A new study has found that since 1990, life expectancy across the world has increased by more than six years, to an average of 71.5 years.
The study, published Wednesday in the journal The Lancet, showed a major decrease in deaths from cancer and cardiovascular disease in high-income countries; in other countries, deaths from diarrhea and neonatal complications were also down. That contributed to the decline, Time reports, as did the fact that medical funding for fighting infectious diseases has increased dramatically since 1990.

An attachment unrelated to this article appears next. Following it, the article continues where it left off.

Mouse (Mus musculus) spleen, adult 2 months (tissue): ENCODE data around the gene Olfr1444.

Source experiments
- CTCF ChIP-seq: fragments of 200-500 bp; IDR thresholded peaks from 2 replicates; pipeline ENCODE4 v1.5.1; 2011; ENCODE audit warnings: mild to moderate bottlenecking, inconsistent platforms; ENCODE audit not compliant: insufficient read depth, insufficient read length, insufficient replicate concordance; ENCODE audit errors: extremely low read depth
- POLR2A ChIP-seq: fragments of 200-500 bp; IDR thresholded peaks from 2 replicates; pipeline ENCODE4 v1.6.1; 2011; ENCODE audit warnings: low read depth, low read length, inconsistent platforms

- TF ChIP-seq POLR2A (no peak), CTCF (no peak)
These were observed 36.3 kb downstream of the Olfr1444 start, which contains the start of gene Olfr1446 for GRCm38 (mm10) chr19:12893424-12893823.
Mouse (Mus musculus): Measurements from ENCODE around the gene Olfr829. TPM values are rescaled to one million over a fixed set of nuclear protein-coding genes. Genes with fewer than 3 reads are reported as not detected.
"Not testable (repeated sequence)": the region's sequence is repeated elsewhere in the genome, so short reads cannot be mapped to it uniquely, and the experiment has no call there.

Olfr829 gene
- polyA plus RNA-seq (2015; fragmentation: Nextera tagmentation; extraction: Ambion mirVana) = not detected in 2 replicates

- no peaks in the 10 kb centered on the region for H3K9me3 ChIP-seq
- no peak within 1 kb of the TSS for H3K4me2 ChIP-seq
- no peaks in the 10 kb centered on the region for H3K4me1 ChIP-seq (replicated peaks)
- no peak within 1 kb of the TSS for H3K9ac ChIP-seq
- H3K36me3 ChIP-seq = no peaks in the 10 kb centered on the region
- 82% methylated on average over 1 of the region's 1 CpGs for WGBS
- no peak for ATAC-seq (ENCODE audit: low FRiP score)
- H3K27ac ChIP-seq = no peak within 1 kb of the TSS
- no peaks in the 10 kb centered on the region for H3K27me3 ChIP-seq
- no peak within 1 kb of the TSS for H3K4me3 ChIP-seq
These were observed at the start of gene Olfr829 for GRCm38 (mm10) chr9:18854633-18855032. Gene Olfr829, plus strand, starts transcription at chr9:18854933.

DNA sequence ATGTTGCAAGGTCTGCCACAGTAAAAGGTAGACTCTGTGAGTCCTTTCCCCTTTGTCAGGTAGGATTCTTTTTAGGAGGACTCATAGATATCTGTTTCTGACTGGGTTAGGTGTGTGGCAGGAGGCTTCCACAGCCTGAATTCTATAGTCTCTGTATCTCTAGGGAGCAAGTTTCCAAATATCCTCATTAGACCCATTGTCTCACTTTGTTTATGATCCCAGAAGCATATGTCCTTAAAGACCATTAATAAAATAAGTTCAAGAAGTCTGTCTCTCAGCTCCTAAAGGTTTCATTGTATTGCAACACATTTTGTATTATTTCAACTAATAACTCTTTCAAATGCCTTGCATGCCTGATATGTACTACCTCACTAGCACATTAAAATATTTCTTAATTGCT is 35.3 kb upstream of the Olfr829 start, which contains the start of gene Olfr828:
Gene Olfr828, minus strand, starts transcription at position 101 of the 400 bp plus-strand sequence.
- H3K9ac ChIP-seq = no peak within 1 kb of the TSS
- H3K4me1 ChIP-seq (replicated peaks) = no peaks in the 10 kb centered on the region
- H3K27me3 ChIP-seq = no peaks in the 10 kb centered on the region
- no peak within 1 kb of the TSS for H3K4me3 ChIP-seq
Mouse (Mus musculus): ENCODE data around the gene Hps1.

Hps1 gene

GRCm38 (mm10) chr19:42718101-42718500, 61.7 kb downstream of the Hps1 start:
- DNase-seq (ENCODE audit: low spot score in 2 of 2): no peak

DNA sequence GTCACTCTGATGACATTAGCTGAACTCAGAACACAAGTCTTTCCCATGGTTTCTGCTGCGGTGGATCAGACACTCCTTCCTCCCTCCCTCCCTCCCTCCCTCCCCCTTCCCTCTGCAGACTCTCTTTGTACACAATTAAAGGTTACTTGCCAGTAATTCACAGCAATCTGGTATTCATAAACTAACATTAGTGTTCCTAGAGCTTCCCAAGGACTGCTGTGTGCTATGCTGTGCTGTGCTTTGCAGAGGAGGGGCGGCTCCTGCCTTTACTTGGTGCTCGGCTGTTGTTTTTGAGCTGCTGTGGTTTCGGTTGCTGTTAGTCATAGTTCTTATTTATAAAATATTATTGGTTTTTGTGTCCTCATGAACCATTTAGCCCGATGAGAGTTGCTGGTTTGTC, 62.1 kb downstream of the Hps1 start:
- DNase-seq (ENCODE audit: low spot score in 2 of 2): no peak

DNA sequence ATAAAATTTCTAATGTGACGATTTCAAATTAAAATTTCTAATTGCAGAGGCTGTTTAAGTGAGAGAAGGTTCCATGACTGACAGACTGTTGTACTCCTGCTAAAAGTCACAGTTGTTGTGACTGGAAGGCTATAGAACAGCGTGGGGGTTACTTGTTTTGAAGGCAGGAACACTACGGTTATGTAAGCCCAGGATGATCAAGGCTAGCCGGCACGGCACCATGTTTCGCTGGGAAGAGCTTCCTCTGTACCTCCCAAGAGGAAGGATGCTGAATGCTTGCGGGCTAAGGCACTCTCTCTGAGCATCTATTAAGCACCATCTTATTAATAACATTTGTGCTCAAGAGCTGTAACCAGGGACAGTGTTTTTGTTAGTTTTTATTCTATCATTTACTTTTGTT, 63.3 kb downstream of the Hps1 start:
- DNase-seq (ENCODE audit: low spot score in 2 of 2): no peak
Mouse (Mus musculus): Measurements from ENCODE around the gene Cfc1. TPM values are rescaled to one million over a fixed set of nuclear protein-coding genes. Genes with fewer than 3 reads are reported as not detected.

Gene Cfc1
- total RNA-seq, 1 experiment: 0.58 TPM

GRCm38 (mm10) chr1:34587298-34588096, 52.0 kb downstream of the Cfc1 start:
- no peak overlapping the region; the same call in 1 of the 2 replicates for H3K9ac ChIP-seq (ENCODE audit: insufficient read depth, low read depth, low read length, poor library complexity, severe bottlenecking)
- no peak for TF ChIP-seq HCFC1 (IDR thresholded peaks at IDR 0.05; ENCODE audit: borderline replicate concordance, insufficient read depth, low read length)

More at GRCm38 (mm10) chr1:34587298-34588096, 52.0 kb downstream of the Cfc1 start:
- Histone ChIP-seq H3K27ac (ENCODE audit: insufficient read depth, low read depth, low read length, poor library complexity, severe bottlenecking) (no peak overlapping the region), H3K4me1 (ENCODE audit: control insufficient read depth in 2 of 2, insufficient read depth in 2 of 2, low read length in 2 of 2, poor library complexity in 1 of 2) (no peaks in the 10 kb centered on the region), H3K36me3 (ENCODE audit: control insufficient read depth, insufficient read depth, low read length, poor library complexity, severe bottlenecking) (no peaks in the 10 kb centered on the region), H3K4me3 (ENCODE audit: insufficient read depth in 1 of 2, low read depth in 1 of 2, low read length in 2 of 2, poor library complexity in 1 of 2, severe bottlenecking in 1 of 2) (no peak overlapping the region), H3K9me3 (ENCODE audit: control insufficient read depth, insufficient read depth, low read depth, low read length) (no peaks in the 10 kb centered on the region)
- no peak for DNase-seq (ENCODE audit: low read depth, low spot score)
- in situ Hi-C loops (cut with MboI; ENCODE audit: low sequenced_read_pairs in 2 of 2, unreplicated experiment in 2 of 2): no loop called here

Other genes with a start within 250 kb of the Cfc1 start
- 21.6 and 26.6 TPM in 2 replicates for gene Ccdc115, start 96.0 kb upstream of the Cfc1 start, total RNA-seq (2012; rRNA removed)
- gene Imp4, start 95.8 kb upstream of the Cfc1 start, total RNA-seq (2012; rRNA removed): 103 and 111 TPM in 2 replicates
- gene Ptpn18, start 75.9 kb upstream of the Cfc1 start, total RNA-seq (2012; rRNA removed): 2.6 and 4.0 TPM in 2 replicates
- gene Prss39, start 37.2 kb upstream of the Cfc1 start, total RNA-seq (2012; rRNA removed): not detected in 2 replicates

It's not all good news, though. HIV/AIDS is now one of the top 10 causes of premature death, rising from 2.07 million deaths in 1990 to 2.63 million in 2013. Because of the increase in HIV/AIDS deaths, southern sub-Saharan Africa is now the only region in the world to have seen a decline in life expectancy.